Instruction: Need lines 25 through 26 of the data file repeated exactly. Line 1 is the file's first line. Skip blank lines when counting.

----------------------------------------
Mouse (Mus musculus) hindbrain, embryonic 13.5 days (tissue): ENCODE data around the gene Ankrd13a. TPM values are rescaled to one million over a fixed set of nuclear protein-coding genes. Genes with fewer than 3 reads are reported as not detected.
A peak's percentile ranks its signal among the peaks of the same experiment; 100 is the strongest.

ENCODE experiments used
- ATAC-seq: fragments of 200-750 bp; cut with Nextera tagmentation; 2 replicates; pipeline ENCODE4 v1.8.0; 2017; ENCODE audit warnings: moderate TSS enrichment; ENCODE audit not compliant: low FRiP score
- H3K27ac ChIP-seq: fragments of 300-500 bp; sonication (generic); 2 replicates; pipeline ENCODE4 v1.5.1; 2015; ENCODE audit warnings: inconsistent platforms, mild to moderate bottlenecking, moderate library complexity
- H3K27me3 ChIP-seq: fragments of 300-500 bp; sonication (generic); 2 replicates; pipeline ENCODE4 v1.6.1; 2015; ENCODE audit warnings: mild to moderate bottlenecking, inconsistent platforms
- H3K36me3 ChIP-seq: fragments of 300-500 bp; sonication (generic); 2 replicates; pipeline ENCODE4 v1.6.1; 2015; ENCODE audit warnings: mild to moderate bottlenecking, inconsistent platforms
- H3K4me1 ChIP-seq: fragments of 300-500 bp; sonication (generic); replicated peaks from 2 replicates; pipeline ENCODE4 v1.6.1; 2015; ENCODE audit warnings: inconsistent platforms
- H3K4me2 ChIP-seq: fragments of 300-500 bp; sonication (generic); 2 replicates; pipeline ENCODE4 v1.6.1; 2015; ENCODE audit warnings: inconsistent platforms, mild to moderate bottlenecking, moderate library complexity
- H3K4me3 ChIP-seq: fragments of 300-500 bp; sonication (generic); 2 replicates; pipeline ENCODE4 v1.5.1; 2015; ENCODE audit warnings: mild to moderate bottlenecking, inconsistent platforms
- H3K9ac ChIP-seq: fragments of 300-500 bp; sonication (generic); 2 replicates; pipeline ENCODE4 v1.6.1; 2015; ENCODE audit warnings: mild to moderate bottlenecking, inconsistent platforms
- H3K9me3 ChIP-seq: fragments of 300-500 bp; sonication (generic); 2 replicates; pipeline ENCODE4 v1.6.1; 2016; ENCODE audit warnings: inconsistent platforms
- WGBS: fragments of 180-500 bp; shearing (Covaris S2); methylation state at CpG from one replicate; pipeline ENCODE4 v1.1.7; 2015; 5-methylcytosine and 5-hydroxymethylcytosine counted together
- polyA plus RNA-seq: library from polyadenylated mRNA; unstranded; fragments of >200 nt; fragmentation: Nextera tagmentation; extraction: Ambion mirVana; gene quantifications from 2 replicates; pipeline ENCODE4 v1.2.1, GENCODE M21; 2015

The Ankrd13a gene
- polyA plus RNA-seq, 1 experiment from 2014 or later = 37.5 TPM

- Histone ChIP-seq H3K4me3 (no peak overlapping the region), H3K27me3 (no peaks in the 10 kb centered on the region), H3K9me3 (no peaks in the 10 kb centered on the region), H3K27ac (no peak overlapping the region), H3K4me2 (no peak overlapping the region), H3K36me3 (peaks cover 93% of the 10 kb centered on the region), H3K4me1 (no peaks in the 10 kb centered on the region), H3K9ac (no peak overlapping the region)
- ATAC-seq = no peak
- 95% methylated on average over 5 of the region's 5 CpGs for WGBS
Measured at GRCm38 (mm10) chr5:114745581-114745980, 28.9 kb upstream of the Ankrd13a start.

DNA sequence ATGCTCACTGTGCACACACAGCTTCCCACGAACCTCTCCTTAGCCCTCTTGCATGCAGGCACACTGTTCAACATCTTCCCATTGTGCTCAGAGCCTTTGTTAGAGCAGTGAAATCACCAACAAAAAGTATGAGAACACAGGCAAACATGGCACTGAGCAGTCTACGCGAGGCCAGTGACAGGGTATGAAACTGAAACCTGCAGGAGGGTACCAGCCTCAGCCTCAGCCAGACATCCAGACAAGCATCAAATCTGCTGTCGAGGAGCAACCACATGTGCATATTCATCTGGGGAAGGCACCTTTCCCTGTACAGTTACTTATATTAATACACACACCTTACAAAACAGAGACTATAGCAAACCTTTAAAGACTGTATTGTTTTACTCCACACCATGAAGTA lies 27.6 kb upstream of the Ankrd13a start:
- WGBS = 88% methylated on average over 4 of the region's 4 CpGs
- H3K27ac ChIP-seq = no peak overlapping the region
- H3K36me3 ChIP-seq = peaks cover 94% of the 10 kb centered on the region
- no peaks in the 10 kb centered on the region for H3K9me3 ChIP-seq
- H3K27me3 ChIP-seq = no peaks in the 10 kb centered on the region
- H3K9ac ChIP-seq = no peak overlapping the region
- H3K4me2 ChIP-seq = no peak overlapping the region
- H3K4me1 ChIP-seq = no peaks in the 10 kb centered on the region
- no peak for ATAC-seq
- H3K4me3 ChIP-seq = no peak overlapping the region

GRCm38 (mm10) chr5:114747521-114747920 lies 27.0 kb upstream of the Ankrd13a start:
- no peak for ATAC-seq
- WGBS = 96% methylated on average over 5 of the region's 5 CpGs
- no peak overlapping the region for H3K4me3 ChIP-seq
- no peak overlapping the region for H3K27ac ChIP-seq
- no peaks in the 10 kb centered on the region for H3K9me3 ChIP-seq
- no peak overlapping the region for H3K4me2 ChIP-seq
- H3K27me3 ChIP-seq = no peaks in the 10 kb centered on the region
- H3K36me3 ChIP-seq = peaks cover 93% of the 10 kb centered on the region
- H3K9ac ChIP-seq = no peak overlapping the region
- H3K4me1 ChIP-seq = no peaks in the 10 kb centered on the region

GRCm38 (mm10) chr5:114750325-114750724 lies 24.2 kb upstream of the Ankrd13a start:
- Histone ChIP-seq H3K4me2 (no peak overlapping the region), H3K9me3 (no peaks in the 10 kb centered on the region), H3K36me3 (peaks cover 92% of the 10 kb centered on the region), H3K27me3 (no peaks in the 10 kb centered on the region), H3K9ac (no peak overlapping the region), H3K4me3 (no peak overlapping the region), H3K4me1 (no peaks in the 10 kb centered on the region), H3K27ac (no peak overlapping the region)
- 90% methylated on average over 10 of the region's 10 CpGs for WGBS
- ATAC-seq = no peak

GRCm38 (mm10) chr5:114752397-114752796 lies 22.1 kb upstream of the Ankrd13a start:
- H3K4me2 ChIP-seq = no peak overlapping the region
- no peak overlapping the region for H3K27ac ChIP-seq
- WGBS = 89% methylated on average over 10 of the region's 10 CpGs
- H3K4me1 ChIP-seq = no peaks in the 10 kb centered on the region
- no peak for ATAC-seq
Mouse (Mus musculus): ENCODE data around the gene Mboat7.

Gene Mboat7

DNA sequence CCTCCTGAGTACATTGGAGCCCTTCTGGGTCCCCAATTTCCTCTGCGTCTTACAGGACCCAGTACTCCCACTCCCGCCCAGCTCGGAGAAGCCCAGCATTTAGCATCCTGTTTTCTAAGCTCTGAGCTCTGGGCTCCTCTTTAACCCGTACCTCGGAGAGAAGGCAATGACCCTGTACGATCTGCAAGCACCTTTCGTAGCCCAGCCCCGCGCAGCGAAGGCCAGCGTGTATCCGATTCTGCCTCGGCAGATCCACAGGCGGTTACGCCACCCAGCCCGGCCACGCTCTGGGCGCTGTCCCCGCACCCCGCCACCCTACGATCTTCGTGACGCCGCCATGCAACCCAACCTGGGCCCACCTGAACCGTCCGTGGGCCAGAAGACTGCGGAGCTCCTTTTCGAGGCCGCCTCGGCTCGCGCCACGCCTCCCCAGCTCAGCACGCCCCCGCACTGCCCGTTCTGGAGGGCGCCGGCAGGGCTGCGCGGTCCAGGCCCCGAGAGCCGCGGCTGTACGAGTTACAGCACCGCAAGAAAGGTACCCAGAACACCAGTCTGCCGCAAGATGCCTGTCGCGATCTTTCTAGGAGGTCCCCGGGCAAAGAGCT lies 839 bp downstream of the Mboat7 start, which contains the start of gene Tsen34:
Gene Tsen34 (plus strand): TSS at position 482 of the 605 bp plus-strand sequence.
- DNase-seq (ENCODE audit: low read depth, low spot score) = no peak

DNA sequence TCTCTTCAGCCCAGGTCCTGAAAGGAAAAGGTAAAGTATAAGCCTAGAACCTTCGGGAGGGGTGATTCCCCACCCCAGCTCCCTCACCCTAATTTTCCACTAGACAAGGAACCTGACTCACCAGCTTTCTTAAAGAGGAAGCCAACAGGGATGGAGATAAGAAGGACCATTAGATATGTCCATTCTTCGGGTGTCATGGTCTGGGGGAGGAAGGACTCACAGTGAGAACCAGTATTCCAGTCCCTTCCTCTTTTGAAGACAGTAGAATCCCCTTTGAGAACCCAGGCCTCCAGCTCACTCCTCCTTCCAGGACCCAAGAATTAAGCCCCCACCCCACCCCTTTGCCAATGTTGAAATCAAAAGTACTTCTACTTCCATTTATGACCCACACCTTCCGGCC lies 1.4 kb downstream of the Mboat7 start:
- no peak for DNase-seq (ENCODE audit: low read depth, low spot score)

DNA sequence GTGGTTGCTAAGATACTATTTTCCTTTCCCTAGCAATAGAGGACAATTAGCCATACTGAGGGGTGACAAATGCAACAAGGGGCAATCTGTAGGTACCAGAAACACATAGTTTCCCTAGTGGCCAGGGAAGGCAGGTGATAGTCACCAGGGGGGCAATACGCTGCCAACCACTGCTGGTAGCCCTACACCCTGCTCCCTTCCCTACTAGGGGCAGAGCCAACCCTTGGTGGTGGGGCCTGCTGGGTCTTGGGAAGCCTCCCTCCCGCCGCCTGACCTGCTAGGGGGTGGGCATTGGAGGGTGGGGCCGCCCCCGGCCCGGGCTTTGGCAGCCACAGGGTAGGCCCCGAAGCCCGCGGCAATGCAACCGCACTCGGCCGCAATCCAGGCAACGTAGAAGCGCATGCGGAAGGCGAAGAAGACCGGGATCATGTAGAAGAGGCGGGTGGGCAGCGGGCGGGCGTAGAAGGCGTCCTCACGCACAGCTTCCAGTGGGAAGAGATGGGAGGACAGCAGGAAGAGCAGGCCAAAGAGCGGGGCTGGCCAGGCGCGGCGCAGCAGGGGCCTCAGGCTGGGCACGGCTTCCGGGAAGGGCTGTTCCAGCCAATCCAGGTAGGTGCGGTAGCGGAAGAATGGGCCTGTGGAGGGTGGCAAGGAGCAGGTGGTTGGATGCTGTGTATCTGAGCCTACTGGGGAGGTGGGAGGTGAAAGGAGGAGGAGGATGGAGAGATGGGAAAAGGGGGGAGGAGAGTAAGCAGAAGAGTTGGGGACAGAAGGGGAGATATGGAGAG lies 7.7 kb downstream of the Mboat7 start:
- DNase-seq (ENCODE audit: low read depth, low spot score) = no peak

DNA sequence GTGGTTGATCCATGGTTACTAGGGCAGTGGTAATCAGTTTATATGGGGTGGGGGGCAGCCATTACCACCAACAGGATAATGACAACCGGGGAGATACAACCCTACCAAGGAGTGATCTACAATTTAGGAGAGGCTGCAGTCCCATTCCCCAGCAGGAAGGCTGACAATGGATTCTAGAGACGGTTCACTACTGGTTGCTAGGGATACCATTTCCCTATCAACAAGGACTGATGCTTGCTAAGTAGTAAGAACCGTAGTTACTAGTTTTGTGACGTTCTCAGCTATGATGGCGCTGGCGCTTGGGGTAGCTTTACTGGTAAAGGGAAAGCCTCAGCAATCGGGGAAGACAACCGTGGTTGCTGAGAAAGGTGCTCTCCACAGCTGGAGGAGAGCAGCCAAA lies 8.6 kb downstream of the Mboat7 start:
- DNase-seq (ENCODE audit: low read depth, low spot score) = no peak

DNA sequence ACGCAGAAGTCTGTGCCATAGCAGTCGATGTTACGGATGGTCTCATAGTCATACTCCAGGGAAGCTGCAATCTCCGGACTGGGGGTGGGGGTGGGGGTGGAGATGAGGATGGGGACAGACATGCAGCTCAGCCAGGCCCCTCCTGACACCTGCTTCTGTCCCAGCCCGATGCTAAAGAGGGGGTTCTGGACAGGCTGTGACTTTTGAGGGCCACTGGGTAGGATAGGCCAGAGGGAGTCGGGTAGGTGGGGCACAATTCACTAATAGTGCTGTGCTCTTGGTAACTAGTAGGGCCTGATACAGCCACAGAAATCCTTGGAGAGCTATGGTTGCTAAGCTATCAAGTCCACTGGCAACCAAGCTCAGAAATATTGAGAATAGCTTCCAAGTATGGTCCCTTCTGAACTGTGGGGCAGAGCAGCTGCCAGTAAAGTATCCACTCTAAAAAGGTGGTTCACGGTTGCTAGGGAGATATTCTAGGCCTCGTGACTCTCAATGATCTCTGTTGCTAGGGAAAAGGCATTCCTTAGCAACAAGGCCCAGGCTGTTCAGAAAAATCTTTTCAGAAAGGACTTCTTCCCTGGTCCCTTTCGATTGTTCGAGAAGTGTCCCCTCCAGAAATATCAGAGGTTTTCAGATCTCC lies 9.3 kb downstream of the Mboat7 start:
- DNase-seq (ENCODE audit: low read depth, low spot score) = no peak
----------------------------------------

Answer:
- no peaks in the 10 kb centered on the region for H3K9me3 ChIP-seq
- H3K27me3 ChIP-seq = no peaks in the 10 kb centered on the region